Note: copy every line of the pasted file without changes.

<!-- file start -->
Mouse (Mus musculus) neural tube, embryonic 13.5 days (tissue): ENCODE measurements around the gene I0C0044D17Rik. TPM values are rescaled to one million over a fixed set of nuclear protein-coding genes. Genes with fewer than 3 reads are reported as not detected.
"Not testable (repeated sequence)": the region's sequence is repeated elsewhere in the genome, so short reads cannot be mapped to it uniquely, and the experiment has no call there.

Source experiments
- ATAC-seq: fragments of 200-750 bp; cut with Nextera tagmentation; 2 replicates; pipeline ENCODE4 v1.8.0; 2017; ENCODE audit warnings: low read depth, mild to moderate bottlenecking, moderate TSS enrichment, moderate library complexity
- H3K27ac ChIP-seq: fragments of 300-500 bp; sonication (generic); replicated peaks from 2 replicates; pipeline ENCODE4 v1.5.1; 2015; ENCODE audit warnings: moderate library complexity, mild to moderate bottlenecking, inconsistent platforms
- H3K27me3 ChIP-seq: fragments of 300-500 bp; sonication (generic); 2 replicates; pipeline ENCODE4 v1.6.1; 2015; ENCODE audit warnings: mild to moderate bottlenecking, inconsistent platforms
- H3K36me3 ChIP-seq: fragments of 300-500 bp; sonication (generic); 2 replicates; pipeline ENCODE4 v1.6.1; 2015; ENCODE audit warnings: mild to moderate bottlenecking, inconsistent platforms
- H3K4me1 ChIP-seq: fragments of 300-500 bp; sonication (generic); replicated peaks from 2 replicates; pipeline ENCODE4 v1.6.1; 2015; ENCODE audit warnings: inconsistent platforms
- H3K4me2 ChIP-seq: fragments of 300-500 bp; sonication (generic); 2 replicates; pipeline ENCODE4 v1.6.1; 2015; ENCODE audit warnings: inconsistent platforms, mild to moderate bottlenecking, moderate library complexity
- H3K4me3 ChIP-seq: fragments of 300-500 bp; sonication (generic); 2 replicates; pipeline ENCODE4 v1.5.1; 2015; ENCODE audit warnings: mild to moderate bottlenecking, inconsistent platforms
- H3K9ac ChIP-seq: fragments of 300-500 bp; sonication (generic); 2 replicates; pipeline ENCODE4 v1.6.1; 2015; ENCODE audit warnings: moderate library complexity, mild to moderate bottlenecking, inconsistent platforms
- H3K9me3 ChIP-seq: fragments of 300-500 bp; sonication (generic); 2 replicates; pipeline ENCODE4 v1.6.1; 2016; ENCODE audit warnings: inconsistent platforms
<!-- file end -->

Mouse (Mus musculus) neural tube, embryonic 13.5 days (tissue): ENCODE measurements around the gene I0C0044D17Rik. TPM values are rescaled to one million over a fixed set of nuclear protein-coding genes. Genes with fewer than 3 reads are reported as not detected.
"Not testable (repeated sequence)": the region's sequence is repeated elsewhere in the genome, so short reads cannot be mapped to it uniquely, and the experiment has no call there.

Source experiments
- ATAC-seq: fragments of 200-750 bp; cut with Nextera tagmentation; 2 replicates; pipeline ENCODE4 v1.8.0; 2017; ENCODE audit warnings: low read depth, mild to moderate bottlenecking, moderate TSS enrichment, moderate library complexity
- H3K27ac ChIP-seq: fragments of 300-500 bp; sonication (generic); replicated peaks from 2 replicates; pipeline ENCODE4 v1.5.1; 2015; ENCODE audit warnings: moderate library complexity, mild to moderate bottlenecking, inconsistent platforms
- H3K27me3 ChIP-seq: fragments of 300-500 bp; sonication (generic); 2 replicates; pipeline ENCODE4 v1.6.1; 2015; ENCODE audit warnings: mild to moderate bottlenecking, inconsistent platforms
- H3K36me3 ChIP-seq: fragments of 300-500 bp; sonication (generic); 2 replicates; pipeline ENCODE4 v1.6.1; 2015; ENCODE audit warnings: mild to moderate bottlenecking, inconsistent platforms
- H3K4me1 ChIP-seq: fragments of 300-500 bp; sonication (generic); replicated peaks from 2 replicates; pipeline ENCODE4 v1.6.1; 2015; ENCODE audit warnings: inconsistent platforms
- H3K4me2 ChIP-seq: fragments of 300-500 bp; sonication (generic); 2 replicates; pipeline ENCODE4 v1.6.1; 2015; ENCODE audit warnings: inconsistent platforms, mild to moderate bottlenecking, moderate library complexity
- H3K4me3 ChIP-seq: fragments of 300-500 bp; sonication (generic); 2 replicates; pipeline ENCODE4 v1.5.1; 2015; ENCODE audit warnings: mild to moderate bottlenecking, inconsistent platforms
- H3K9ac ChIP-seq: fragments of 300-500 bp; sonication (generic); 2 replicates; pipeline ENCODE4 v1.6.1; 2015; ENCODE audit warnings: moderate library complexity, mild to moderate bottlenecking, inconsistent platforms
- H3K9me3 ChIP-seq: fragments of 300-500 bp; sonication (generic); 2 replicates; pipeline ENCODE4 v1.6.1; 2016; ENCODE audit warnings: inconsistent platforms